Borderline personality disorder (BPD) is a Cluster B personality disorder in the Diagnostic and Statistical Manual of Mental Disorders (DSM-IV). According to the American Psychiatric Association, Cluster B disorders are characterized by behavior that is dramatic, erratic and emotional.
Borderline personality disorder (BPD) is defined by the Diagnostic and Statistical Manual of Mental Disorders-IV as a pattern of instability in interpersonal relationships in an individual’s life, along with an unstable self-image, affect, and increased impulsivity starting in early adulthood. In order for a mental health professional to diagnose BPD, five or more patterns of behavior must be present.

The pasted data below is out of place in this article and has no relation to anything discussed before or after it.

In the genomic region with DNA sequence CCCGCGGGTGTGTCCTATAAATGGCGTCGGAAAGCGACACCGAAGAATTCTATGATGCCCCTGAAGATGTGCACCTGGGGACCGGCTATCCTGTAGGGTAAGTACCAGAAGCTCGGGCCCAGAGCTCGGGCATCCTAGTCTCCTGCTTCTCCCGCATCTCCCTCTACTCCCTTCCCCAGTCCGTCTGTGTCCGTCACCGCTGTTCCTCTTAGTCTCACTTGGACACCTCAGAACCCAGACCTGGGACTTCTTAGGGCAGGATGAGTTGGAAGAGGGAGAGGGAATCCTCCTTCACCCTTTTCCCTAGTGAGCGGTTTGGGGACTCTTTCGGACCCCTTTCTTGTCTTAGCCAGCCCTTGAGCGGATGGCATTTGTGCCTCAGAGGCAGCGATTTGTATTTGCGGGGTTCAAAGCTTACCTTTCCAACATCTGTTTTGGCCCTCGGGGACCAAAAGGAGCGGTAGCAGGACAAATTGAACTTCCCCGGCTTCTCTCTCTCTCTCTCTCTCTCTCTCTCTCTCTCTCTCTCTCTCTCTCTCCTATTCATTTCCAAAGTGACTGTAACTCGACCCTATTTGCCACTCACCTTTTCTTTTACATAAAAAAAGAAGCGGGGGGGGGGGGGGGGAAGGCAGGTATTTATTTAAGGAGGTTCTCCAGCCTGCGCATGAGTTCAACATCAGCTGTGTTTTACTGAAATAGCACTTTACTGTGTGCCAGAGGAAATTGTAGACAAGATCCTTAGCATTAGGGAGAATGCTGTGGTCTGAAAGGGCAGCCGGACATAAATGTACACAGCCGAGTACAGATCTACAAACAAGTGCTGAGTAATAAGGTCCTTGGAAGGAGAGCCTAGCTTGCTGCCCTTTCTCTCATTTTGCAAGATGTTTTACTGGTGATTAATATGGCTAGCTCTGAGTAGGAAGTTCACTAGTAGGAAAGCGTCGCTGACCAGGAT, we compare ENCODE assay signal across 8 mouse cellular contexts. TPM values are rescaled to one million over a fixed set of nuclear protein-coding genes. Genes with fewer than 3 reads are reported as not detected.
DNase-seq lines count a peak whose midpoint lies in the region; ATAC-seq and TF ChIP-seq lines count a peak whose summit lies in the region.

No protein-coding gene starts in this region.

Structured psychotherapies have been found to be more effective in many studies than control conditions, and structured psychological interventions have been recommended by many clinicians as the best treatment for BPD.
Researchers have found that those who have a personality disorder and a co-occurring mental health disorder are at a greater risk for long-term psychopathology. In addition, co-occurring disorders can have an intensely negative impact on the quality of life of those suffering with a mental illness.
In 2000 a survey of the top Fortune 1000 found that every work day, 723 workers are physically attacked, 43,800 are harassed and 16,400 threatening incidents take place. These events are brought about by a difficult employee’s personality.